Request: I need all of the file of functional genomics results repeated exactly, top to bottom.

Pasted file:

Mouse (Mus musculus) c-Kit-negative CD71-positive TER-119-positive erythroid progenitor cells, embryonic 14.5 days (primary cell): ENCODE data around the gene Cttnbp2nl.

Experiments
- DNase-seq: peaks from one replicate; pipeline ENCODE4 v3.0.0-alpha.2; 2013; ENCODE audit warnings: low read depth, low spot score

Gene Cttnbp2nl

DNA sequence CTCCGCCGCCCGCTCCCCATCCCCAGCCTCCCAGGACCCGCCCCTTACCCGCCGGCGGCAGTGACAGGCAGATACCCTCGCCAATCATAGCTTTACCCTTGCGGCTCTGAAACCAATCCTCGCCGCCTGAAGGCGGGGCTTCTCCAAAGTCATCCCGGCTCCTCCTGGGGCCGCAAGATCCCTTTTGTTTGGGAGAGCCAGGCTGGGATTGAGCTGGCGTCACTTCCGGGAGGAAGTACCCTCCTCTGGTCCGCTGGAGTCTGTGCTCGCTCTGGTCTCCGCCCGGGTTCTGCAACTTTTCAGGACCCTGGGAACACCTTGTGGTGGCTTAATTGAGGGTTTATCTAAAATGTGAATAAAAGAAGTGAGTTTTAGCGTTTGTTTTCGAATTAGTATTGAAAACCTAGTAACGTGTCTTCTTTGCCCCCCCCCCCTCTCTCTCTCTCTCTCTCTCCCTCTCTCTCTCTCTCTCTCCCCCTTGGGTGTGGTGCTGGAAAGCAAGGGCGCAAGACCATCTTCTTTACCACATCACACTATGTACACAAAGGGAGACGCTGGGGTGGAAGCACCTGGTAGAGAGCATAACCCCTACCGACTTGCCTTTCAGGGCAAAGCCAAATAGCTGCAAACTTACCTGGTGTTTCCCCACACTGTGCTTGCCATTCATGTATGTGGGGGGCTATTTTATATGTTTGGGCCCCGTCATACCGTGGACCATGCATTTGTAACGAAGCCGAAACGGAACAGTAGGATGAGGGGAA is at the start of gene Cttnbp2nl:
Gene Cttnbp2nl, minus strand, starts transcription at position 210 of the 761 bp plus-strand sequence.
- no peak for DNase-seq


Mouse (Mus musculus) c-Kit-negative CD71-positive TER-119-positive erythroid progenitor cells, embryonic 14.5 days (primary cell): ENCODE data around the gene Cttnbp2nl.

Experiments
- DNase-seq: peaks from one replicate; pipeline ENCODE4 v3.0.0-alpha.2; 2013; ENCODE audit warnings: low read depth, low spot score

Gene Cttnbp2nl

DNA sequence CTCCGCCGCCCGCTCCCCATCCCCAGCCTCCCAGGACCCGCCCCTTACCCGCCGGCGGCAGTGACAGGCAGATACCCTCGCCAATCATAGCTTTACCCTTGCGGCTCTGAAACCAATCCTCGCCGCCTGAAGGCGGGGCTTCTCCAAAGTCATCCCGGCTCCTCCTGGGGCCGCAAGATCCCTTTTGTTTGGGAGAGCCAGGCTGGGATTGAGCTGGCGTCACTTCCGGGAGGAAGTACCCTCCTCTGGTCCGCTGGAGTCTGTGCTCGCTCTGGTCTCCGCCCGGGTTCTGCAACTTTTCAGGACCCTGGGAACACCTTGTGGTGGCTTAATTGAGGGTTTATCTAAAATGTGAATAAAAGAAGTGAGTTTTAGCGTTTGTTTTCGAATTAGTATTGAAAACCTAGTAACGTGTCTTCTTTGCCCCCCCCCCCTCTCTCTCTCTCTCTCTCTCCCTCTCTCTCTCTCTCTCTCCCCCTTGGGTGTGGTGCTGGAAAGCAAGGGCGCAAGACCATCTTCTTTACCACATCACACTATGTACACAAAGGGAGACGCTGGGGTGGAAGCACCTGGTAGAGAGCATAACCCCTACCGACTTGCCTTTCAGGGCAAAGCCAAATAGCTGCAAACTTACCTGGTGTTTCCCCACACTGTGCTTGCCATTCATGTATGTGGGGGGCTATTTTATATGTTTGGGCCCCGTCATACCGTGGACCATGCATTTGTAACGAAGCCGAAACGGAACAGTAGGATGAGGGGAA is at the start of gene Cttnbp2nl:
Gene Cttnbp2nl, minus strand, starts transcription at position 210 of the 761 bp plus-strand sequence.
- no peak for DNase-seq